Sam: I studied graphic design and then Illustration at Stellenbosch university. I was lucky to have Niki Daly and Paddy Bouma as lecturers, so studying was a great experience for me. Since then I have worked as a freelance illustrator for about 20 years.
Continue Reading

Renee Kurilla talks Illustration

Renee Kurilla

I first saw Renee on Twitter and was blown away by her illustrations. But then ‘bumped’ into her again on the Oatley Podcast where it was so strange to hear her voice! I knew I had to chat to her about her unique style.

Artist

Celeste: Hi Renee! Thanks so much for taking time out to talk to me. I’ve been following/stalking you on Twitter for a while now and I really love your work. The original illustration of your that caught my eye was the one of the artist, twirling her paintbrush like a wand. I remember you saying you used pen and watercolour for it? How do you manage to keep the colours so clean when bringing to digital?

Renee: Haha, thanks Celeste! Firstly, I wish it was acceptable for me to use an “ou” in the word color – it looks so much more appealing (and fancier) than the American way of spelling it!

Thanks so much for your kind words. The piece you mentioned was actually quite a breakthrough piece for me. I’ve been trying for years to mimic a watercolor style on the computer and I think I finally hit it with this one. The line is done with a Prismacolor colored pencil, scanned and colored in Photoshop. This explains why it looks so clean.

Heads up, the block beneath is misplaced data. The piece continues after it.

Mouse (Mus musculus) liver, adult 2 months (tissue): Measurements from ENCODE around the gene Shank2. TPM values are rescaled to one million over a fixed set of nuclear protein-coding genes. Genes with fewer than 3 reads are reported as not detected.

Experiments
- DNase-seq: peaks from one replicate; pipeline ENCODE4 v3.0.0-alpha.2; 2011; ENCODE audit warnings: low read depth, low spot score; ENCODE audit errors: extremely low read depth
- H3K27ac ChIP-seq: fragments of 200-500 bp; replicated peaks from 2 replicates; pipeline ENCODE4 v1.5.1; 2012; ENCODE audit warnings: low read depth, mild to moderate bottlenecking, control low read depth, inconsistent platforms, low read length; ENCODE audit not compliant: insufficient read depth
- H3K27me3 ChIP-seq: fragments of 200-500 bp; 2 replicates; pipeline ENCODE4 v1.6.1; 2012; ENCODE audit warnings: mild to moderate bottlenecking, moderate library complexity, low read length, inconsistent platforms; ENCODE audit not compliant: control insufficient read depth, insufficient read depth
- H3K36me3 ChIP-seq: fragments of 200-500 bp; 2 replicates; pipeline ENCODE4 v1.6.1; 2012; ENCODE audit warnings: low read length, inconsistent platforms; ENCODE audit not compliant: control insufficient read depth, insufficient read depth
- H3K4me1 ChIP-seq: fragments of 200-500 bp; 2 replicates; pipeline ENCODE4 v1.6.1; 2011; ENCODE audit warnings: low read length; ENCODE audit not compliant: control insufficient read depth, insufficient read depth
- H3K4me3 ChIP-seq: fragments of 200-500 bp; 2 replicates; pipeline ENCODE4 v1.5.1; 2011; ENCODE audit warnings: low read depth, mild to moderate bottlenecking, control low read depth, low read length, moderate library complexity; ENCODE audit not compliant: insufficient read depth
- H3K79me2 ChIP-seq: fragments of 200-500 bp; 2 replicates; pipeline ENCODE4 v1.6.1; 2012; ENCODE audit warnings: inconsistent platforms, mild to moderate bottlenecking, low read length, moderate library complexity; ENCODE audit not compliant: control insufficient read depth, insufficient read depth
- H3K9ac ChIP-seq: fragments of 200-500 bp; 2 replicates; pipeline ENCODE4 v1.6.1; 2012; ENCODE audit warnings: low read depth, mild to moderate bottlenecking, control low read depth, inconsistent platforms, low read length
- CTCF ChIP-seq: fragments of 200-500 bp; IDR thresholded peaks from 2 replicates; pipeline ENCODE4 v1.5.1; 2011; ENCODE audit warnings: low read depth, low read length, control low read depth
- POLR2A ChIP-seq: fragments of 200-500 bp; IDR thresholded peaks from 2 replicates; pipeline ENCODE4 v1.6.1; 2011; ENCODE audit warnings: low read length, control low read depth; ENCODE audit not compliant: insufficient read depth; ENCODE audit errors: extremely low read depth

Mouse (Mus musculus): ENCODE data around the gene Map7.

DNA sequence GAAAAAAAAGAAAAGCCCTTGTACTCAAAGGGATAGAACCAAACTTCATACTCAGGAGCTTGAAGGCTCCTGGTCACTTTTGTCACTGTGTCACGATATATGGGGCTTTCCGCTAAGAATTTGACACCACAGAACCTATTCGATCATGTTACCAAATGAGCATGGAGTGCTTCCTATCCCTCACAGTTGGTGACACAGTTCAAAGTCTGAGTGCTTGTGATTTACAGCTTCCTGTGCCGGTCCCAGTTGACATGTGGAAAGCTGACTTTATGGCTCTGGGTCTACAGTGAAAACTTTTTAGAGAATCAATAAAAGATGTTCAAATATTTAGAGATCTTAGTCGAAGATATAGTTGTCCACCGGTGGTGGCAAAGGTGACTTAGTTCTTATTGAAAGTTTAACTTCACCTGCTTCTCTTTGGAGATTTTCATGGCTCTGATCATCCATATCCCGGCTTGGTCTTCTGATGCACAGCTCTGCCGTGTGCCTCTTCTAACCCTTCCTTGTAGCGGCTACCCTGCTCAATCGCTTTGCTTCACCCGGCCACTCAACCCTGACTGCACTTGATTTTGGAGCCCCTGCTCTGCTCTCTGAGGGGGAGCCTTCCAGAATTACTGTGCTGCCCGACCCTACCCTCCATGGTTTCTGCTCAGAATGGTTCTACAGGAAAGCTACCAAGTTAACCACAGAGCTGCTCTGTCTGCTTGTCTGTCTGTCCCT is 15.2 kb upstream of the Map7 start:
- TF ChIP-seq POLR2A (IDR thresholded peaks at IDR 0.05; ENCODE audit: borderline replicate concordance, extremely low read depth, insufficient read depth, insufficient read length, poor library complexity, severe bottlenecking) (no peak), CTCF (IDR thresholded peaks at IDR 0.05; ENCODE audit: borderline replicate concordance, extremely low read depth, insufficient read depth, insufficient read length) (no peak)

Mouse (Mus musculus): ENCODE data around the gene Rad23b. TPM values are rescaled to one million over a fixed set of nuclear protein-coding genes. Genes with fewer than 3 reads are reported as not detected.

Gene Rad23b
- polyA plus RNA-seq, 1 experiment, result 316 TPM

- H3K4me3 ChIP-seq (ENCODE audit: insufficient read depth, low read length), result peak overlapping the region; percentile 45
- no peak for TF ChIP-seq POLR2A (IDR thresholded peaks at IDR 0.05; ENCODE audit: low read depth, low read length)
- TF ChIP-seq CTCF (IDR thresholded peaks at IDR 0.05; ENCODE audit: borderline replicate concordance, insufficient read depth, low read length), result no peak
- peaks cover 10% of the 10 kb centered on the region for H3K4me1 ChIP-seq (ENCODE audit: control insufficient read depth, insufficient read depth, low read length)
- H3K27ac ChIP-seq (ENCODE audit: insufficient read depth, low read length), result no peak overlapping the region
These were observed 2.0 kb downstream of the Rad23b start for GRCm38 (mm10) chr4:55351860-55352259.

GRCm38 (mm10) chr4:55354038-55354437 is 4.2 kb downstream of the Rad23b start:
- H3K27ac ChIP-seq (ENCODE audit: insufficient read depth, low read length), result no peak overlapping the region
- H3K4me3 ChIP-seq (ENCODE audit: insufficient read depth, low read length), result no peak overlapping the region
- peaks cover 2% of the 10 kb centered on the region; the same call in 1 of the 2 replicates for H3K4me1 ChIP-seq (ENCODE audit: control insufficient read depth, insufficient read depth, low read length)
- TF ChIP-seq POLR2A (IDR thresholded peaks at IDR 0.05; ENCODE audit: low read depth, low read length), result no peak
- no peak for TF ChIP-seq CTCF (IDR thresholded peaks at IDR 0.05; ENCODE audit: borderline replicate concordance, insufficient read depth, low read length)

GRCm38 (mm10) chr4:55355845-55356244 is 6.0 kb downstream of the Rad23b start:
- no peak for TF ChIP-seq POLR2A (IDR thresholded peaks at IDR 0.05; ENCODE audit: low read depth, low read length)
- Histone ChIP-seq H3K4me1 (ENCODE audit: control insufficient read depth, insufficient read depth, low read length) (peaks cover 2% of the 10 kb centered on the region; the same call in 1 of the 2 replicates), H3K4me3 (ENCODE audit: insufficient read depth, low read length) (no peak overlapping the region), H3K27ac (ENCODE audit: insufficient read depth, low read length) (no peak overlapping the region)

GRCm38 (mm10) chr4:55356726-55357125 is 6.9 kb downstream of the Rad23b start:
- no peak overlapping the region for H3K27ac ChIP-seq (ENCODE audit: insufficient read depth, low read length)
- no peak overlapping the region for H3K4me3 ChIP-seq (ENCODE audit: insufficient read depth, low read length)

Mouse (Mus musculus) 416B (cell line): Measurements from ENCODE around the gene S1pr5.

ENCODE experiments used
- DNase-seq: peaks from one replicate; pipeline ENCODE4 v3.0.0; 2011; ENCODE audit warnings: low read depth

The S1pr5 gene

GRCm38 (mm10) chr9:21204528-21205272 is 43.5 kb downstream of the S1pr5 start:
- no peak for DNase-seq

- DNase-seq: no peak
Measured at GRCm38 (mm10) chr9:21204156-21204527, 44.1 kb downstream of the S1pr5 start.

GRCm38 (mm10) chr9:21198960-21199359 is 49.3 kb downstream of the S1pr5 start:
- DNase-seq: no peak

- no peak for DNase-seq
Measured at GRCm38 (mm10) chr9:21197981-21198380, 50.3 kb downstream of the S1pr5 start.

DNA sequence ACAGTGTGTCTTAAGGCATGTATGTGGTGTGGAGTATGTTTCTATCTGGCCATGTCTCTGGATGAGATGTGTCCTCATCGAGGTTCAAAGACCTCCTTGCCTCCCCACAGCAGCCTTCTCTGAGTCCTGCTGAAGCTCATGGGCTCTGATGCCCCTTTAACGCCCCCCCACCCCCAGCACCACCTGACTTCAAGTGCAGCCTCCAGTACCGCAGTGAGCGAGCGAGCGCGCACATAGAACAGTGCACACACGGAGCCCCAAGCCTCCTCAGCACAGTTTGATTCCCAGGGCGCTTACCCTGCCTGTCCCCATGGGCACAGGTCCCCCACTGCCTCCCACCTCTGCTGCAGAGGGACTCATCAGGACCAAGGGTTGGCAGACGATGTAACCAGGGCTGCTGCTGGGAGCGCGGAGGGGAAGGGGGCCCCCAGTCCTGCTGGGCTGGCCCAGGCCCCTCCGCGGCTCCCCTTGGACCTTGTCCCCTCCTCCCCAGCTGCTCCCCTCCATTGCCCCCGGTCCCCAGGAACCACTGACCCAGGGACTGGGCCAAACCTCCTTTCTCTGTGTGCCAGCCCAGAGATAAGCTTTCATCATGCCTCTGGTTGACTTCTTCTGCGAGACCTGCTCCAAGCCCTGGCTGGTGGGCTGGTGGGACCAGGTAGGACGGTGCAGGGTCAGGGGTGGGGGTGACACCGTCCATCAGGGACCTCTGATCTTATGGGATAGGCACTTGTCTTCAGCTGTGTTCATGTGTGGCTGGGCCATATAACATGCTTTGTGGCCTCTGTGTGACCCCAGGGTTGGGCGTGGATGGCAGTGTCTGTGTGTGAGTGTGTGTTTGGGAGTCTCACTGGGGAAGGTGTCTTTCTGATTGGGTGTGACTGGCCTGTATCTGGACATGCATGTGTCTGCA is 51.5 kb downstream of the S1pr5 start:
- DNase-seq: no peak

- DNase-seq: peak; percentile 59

I have yet to master the fine art of scanning, my watercolors always look so muddy and boring when I scan them in, so I was able to transition it almost entirely to digital.
Continue Reading

Everyday Love with Nidhi Chanani

Everyday Love

Sometimes I find myself face to face with my own limitations, drawing myself into a corner that spirals into thinking, “I suck, I can’t do this.”

Celeste: Hi Nidhi! I wanted to chat to you because I stumbled upon your illustration portfolio and was really taking with your style. You definitely have a particular style of textures and bright colours (my favorite), with most of your work being digital. Did you start out in traditional medium – and what made you end up in the digital medium?

Nidhi: The vast majority of my illustrations are digital. I have played with wood burnings and watercolor over the past few years and I truly enjoy it. I feel that each medium has its benefits and drawbacks. We live in a time and place where digital tools mimic traditional and afford a lot of flexibility. I will always explore new mediums, and as an artist I don’t know where that might take me next, but I do feel most strongly about digital.

I started with traditional and still sketch on paper as much as I can. I am currently creating my debut graphic novel digitally. But I firmly believe in honing your drawing skills before turning to digital. Nothing can replace a steady hand. Drawing on the computer before mastering paper can be very frustrating. I think many students believes the computer can do the work for you – that’s completely untrue. You must develop your eye, your hand and your understanding of form and shape before venturing into color. I spent a couple years in art school, before I dropped out, drawing traditionally before I began working digitally.
Continue Reading